Syria protests must stick to nonviolence
Saudi Arabia may be arming Syrian protesters as more of them turn to violence against Assad's brutality. They must not lose the moral force of peaceful tactics used in Egypt, Tunisia, and Yemen.
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The world has so far admired the discipline of Syria’s peaceful protesters who daily risk their lives, standing up to the regime’s bullets. More than 7,000 have been killed, a staggering slaughter on par with the 1995 Srebrenica massacre in Bosnia.Skip to next paragraph
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Less visible has been an underground nonviolent group in Damascus and other cities that uses pranks to win support. The “Freedom Days” movement has led general strikes, but it is best known for public antics, such as asking people to wear white T-shirts on particular days or sending donkeys into the streets with “Bashar al-Assad” written on their sides.
The group also has released helium balloons with “freedom” written on them. When soldiers shoot them down, colorful confetti with “freedom” written on bits of paper floats down. In January, the group organized a protest over shortages in which people banged on their empty fuel tanks.
Such tactics are part of a long history of nonviolence used to bring about freedom, from India to the civil rights movement in America to the Philippines to Serbia. Street protests are just one tactic, and perhaps the riskiest. A study of 323 liberation movements in a recent book, “Why Civil Resistance Works,” found that more than half of nonviolent campaigns have succeeded. Violent struggles were half as successful.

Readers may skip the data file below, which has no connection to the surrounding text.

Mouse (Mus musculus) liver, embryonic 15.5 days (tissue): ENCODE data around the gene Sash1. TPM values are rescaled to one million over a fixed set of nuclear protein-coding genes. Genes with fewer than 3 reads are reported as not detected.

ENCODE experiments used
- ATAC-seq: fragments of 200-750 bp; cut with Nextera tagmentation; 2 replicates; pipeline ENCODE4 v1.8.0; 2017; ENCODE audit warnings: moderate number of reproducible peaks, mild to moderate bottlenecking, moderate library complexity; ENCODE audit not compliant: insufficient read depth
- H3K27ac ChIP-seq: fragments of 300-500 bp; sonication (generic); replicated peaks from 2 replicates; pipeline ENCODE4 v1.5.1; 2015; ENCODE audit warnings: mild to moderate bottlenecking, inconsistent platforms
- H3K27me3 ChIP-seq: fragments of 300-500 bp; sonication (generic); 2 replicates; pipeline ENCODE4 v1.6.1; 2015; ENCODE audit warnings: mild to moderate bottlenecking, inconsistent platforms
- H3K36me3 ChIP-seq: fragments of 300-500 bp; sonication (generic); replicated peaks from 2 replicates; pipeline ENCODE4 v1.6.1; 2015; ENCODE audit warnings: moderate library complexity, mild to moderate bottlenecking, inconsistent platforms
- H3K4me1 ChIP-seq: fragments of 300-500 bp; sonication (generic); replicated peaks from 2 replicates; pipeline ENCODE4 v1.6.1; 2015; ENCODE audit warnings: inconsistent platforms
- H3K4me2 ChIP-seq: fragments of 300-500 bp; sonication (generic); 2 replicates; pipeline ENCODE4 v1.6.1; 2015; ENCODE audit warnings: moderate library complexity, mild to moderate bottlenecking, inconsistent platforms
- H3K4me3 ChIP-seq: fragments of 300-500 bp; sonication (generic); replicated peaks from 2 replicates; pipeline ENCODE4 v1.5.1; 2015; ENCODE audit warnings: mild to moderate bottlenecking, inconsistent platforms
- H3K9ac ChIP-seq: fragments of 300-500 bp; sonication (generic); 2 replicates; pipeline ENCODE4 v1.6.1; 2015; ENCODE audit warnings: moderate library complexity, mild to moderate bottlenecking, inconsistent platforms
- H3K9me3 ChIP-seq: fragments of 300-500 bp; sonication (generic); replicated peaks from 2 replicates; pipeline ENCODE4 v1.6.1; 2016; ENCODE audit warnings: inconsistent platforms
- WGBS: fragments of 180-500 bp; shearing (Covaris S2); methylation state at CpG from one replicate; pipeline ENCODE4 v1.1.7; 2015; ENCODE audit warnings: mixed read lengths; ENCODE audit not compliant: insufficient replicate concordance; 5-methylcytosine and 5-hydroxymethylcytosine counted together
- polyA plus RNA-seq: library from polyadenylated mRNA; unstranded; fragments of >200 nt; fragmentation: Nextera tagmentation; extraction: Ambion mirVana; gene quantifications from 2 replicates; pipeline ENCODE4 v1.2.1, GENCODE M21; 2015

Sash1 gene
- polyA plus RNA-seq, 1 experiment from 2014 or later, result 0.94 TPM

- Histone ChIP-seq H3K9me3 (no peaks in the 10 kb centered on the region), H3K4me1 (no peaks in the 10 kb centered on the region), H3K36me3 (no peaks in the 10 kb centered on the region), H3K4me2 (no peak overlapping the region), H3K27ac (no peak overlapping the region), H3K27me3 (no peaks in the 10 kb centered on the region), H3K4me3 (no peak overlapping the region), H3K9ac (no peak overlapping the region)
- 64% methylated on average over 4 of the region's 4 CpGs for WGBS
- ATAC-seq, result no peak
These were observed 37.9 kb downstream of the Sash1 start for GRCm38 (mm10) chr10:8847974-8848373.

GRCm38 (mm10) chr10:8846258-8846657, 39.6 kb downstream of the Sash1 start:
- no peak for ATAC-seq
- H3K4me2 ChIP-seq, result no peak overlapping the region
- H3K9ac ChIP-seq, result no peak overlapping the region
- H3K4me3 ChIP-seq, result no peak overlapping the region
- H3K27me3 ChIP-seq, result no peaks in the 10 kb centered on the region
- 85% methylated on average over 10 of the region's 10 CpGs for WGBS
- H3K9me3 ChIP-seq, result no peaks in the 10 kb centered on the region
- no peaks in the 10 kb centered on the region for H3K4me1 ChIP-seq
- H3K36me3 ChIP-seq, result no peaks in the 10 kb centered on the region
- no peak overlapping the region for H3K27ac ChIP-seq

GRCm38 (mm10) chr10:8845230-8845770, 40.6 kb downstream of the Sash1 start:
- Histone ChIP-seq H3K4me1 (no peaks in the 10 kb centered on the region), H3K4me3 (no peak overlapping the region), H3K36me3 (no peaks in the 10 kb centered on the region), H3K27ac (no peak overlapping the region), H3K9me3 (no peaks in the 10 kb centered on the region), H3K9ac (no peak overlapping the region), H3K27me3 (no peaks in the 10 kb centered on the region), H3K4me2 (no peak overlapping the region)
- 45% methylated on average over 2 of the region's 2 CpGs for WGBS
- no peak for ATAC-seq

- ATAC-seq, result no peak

MONITOR'S VIEW: What cause can unite Syrians?
In coming days, the United States plans to introduce a resolution at the United Nations Security Council demanding access for humanitarian workers to reach the besieged cities in Syria. If the protesters can stick to the principles of nonviolence, then China and perhaps even Russia might come under greater moral pressure not to veto the measure.
If Mr. Assad loses the support of those countries, he would be even more isolated. And the model of peaceful protest for the Arab Spring might live on.